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On Muppets & Merchandise: How Jim Henson Turned His Art into a Business

longreads:

Elizabeth Hyde Stevens | Make Art Make Money, Kindle Serials | September 2013 | 17 minutes (4,102 words)

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Photo by Eva Rinaldi

In 2011, Longreads highlighted an essay called “Weekend at Kermie’s,” by Elizabeth Hyde Stevens, published by The Awl. Stevens is now back with a new Muppet-inspired Kindle Serial called “Make Art Make Money,” part how-to, part Jim Henson history. Below is the opening chapter. Our thanks to Stevens and Amazon Publishing for sharing this with the Longreads community.

The Artist’s Problem: Art vs. Money

In 1968, Jim Henson performed a skit on The Ed Sullivan Show called “Business, Business,” which he cowrote with Jerry Juhl. In it, there are two kinds of creatures, and they are locked in conflict.

On one side, the creatures make sounds like a cash register and a slot machine. They recite a poem written in business-ese: “Corporate profits, exculpates, mutual fund, interest rates.”

On the other side, the creatures have naïve voices and lightbulb heads. They ask, “Love? Beauty? Joy?”

Ca-ching! The battle is on.

“Brotherhood, hope, peace!” says one side.

“Option, market, possibility, eight-point-one over counter utility,” says the other.

It’s a war of ideologies.

“Friendship!”

“Income!”

“Beauty!”

“Money!”

Business opens fire. The idealists fire back. Business explodes! Then disappears. Silence.

Cautiously, the idealists look around. They have won. “Peace?” says one. “Success!” says the other. Their lightbulbs go off.

“Victory? Opportunity! Comfort … security …” The lightbulbs flash faster. “Benefits, growth, wealth, diversity, dividends, profit, capital, economy, business, business, BUSINESS, BUSINESS!”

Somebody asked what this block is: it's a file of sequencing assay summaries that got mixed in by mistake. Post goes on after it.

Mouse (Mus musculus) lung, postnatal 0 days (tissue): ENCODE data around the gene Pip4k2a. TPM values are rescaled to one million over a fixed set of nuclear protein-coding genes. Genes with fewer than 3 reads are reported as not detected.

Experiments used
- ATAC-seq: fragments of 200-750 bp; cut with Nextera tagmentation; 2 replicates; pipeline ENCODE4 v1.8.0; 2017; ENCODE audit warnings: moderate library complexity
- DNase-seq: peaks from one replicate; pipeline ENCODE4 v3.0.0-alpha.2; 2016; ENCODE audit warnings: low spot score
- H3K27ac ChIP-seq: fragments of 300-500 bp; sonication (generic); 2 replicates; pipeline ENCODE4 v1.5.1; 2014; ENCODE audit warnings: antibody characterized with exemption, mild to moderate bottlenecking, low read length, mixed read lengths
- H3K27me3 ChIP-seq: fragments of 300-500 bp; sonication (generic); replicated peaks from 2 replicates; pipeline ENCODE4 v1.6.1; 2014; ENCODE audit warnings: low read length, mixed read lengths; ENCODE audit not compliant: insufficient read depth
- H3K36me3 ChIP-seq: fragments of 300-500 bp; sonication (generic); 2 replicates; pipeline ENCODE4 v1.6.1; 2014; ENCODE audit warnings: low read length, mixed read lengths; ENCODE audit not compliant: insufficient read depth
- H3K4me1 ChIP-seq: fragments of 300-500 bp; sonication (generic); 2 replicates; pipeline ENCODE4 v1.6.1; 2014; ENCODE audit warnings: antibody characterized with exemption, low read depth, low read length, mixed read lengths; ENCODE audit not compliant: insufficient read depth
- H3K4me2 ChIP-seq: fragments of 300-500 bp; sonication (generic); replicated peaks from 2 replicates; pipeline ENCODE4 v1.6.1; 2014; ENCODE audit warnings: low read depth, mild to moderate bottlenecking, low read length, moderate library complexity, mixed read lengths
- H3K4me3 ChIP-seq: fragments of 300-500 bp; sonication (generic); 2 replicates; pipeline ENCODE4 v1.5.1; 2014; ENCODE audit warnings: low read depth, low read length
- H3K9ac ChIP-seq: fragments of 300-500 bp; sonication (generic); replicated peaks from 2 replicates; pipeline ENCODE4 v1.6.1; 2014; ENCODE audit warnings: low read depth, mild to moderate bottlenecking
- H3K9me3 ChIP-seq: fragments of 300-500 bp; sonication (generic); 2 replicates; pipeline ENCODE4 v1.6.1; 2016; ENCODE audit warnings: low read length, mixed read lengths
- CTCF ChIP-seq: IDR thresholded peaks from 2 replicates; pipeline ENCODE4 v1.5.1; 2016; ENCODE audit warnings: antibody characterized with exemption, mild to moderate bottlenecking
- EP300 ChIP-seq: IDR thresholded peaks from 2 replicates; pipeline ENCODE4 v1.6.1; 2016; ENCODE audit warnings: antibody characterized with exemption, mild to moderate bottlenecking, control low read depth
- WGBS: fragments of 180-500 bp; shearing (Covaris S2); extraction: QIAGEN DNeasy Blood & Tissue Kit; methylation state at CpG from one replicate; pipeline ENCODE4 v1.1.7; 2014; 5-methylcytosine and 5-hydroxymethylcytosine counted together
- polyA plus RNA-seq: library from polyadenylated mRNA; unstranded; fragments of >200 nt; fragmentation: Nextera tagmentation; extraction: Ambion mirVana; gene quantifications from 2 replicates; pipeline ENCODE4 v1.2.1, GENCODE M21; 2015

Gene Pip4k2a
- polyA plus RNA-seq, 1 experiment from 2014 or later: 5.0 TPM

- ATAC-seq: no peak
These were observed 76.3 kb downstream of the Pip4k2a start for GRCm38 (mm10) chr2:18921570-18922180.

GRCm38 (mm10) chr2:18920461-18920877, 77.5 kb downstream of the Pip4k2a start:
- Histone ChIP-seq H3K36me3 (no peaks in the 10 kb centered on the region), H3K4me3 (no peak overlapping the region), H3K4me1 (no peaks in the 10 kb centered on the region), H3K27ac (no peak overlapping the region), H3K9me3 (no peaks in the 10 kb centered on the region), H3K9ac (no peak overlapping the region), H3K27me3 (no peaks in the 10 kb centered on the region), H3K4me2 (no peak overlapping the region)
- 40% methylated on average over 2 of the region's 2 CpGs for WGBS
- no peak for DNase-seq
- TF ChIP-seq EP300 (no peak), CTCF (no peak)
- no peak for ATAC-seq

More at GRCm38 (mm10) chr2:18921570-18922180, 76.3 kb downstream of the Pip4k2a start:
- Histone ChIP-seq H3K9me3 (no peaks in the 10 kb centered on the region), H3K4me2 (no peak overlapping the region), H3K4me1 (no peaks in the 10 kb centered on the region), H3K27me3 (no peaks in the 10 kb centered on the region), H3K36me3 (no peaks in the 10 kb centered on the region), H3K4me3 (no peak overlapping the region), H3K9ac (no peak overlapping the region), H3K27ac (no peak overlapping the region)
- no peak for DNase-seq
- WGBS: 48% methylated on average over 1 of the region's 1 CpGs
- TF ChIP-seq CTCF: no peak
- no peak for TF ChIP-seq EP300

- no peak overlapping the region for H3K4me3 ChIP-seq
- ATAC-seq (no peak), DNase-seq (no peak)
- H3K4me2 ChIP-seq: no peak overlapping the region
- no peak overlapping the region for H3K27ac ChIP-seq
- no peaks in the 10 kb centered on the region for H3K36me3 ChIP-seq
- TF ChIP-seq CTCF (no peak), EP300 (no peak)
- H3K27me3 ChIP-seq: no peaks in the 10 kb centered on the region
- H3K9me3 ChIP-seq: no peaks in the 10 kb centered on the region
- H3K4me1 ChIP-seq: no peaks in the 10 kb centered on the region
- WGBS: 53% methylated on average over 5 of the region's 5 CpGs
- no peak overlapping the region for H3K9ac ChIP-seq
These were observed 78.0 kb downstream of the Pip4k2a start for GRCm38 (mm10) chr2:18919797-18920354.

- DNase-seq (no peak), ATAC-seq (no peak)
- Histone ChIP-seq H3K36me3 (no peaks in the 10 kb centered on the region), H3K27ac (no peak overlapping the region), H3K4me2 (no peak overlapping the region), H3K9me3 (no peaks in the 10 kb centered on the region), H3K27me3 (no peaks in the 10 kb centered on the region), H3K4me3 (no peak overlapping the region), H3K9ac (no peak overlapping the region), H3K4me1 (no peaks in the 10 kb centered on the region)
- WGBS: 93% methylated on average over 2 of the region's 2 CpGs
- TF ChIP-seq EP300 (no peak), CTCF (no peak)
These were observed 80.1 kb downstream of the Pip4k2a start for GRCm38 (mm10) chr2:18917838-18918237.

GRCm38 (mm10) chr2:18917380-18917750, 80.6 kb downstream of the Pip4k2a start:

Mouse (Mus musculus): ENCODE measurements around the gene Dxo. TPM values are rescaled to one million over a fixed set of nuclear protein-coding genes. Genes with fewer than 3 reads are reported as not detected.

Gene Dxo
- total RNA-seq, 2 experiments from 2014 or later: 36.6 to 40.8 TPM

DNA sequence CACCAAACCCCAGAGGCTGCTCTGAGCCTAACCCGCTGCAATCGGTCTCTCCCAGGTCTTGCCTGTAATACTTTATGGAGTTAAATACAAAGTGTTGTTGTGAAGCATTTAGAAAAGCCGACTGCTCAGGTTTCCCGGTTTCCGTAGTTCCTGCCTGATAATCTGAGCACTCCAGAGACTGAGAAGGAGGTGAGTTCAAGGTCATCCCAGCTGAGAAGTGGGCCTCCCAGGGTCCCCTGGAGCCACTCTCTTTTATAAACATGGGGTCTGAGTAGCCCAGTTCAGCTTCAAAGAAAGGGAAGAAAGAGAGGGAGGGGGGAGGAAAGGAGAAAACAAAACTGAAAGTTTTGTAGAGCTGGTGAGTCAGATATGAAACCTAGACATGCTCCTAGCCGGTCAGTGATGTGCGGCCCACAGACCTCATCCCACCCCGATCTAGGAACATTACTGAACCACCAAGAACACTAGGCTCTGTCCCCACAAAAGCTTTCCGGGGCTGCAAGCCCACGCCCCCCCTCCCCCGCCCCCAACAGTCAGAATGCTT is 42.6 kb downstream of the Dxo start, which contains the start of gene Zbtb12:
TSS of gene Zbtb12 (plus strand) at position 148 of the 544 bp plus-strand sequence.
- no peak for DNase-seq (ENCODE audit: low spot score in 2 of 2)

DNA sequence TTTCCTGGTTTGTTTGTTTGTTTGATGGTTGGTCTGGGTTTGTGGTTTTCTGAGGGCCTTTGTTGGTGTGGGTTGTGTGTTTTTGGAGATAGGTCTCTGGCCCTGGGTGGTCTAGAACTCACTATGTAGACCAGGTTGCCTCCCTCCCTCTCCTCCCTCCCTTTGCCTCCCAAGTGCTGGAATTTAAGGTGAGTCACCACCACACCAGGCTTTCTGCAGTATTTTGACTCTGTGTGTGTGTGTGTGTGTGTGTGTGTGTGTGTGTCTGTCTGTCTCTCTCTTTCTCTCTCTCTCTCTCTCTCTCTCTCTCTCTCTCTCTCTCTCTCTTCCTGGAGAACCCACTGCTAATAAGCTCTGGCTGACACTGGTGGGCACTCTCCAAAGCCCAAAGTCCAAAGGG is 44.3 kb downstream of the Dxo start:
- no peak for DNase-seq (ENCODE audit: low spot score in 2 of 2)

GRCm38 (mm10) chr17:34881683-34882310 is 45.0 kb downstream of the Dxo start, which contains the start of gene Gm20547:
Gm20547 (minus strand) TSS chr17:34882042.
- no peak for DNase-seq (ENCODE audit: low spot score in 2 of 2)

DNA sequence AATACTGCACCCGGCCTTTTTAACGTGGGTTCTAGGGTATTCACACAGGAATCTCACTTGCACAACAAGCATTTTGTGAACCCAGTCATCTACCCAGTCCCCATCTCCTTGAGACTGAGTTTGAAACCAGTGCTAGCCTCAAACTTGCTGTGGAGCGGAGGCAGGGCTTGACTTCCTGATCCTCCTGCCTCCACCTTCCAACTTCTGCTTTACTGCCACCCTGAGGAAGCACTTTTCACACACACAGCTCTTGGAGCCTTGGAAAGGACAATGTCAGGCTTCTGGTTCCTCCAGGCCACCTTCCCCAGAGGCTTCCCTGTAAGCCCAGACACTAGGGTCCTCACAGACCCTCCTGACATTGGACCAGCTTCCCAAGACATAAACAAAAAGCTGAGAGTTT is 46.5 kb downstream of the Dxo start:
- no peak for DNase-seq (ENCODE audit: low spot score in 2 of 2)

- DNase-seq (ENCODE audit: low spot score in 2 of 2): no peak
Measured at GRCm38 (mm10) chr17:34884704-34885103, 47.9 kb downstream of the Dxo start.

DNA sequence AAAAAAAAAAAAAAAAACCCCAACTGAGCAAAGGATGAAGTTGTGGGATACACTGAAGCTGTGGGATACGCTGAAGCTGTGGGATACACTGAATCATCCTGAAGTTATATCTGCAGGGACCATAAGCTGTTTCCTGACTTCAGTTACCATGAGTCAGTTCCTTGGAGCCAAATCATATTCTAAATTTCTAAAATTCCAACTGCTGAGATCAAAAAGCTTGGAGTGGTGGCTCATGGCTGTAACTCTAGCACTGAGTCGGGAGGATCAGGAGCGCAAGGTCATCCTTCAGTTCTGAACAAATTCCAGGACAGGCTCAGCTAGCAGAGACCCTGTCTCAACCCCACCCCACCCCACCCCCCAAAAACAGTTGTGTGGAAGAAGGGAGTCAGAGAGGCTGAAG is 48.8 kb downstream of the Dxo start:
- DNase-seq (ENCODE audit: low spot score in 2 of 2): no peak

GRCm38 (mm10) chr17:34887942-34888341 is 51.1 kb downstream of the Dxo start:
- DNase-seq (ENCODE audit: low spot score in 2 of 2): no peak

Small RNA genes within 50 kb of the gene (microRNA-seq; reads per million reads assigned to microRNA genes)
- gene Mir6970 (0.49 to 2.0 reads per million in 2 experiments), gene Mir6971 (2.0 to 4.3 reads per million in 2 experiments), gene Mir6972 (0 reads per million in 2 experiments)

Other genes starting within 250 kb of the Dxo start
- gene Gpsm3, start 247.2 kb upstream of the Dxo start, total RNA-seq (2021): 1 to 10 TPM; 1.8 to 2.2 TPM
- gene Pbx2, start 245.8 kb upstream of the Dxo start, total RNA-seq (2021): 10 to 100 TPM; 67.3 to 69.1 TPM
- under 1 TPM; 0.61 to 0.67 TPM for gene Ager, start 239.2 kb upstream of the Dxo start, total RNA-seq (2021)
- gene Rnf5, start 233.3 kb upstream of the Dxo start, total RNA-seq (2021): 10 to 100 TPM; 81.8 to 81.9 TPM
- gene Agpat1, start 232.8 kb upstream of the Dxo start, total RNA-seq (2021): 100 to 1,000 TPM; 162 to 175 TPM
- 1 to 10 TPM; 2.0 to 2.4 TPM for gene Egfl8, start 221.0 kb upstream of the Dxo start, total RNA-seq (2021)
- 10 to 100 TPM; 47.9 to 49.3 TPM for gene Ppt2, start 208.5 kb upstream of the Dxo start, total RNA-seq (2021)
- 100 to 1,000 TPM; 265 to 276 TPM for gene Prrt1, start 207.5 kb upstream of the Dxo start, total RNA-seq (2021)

Ed Sullivan’s adult audience laughs at Henson’s goofy puppets. One man in a suit turns to his wife and raises an eyebrow.

Read More

Very much what we’re all about at www.makewaymag.com

(Source: longreads)

davidbrandongeeting:

i shot the cover and all chapter titles for the first issue of MAKEWAY, an iPad book which ”looks at the intersection of technology and artisanal creativity through conversations with fashion visionaries, a bookstore overcoming the odds, a fan-funded restaurant, gelato makers living in the future and more.” See more at: http://www.makewaymag.com/the-first-steps#sthash.Q6gNAj0s.dpuf

davidbrandongeeting:

i shot the cover and all chapter titles for the first issue of MAKEWAY, an iPad book which ”looks at the intersection of technology and artisanal creativity through conversations with fashion visionaries, a bookstore overcoming the odds, a fan-funded restaurant, gelato makers living in the future and more.” See more at: http://www.makewaymag.com/the-first-steps#sthash.Q6gNAj0s.dpuf

*5
makewaymag:

"We want to create a global destination for people who care about style AND the origins of items." - @Zady

makewaymag:

"We want to create a global destination for people who care about style AND the origins of items." - @Zady

(Source: makewaypledge, via zadyblog)

MAKEWAY Special Report sample

MAKEWAY Special Report sample

*10

Gary Chou: Seoul + Tokyo

garychou:

I’ve often said that the design of any social system has to start with deciding how you want people to feel.

orlyous:

René Magritte - Evening Falls II (Le soir qui tombe), 1964
via goo22

orlyous:

René Magritte - Evening Falls II (Le soir qui tombe), 1964

via goo22

*2

The Funder’s High

hodgepodgeofstuff:

Funder’s High: 

I describe as a state of elation you get from surpassing your funding goal on Kickstarter or Indiegogo. A high you get because you feel supported and loved by so many. 

Jack's: Let's reconsider our "users"

jacks:

Team,

I was reminded of something today which has always bothered me, which I have since taken for granted.

The entire technology industry uses the word “user” to describe its customers. While it might be convenient, “users” is a rather passive and abstract word. No one wants to be thought of as a “user” (or “consumer” for that matter). I certainly don’t. And I wouldn’t consider my mom a “user” either, she’s my mom. The word “user” abstracts the actual individual. This may seem like a small and insignificant detail that doesn’t matter, but the vernacular and words we use here at Square set a very strong and subtle tone for everything we do. So let’s now part ways with our industry and rethink this.

The word “customer” is a much more active and bolder word. It’s honest and direct. It immediately suggests a relationship we must deliver on. And our customers think of their customers in the same way.